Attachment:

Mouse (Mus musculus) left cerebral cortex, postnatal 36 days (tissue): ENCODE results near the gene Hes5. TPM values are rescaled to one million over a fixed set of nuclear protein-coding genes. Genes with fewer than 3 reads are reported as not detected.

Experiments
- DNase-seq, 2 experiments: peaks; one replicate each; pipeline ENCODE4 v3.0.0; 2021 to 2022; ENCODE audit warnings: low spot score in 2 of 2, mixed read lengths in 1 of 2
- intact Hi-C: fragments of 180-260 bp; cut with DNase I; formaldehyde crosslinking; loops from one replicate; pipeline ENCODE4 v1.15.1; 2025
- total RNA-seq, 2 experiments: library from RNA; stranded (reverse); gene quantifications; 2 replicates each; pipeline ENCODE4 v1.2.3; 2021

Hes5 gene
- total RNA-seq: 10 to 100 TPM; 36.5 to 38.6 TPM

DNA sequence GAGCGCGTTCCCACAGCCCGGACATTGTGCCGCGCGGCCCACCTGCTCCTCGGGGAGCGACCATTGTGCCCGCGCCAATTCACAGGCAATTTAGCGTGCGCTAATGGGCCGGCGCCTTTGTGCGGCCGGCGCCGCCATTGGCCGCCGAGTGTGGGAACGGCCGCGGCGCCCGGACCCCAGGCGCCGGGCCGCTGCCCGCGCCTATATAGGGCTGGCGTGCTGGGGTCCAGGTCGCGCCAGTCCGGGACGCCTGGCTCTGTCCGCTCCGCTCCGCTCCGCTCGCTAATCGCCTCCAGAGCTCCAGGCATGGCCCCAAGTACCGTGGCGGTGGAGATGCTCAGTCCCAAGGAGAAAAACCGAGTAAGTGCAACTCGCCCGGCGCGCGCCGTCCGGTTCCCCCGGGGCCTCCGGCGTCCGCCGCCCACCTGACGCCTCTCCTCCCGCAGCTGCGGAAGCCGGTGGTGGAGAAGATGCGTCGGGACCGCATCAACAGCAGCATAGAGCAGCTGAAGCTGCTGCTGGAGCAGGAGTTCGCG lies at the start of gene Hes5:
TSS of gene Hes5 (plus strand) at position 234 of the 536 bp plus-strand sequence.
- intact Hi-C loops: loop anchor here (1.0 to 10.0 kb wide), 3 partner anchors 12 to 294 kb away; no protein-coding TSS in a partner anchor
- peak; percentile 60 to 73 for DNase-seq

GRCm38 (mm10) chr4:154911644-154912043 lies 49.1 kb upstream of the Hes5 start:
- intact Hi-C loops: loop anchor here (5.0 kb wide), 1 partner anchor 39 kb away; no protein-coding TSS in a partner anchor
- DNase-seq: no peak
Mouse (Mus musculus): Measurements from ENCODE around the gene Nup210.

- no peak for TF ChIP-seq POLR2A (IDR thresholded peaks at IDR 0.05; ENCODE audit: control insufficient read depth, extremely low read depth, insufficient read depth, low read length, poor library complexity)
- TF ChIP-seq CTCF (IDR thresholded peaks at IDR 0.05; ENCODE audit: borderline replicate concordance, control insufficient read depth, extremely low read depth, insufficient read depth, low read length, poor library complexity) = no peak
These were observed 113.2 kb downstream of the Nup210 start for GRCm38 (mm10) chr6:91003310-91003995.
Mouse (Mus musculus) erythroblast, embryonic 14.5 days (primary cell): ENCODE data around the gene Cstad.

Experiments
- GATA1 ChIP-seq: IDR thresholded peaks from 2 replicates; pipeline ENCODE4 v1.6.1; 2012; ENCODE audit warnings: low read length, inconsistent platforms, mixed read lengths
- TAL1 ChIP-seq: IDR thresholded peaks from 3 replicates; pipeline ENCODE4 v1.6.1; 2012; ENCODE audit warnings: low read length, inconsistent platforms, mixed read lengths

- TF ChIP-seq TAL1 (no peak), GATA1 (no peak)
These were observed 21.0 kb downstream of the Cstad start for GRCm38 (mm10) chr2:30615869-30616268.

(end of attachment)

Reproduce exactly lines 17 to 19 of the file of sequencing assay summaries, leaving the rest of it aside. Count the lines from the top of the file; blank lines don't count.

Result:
- TF ChIP-seq CTCF (IDR thresholded peaks at IDR 0.05; ENCODE audit: borderline replicate concordance, control insufficient read depth, extremely low read depth, insufficient read depth, low read length, poor library complexity) = no peak
These were observed 113.2 kb downstream of the Nup210 start for GRCm38 (mm10) chr6:91003310-91003995.
Mouse (Mus musculus) erythroblast, embryonic 14.5 days (primary cell): ENCODE data around the gene Cstad.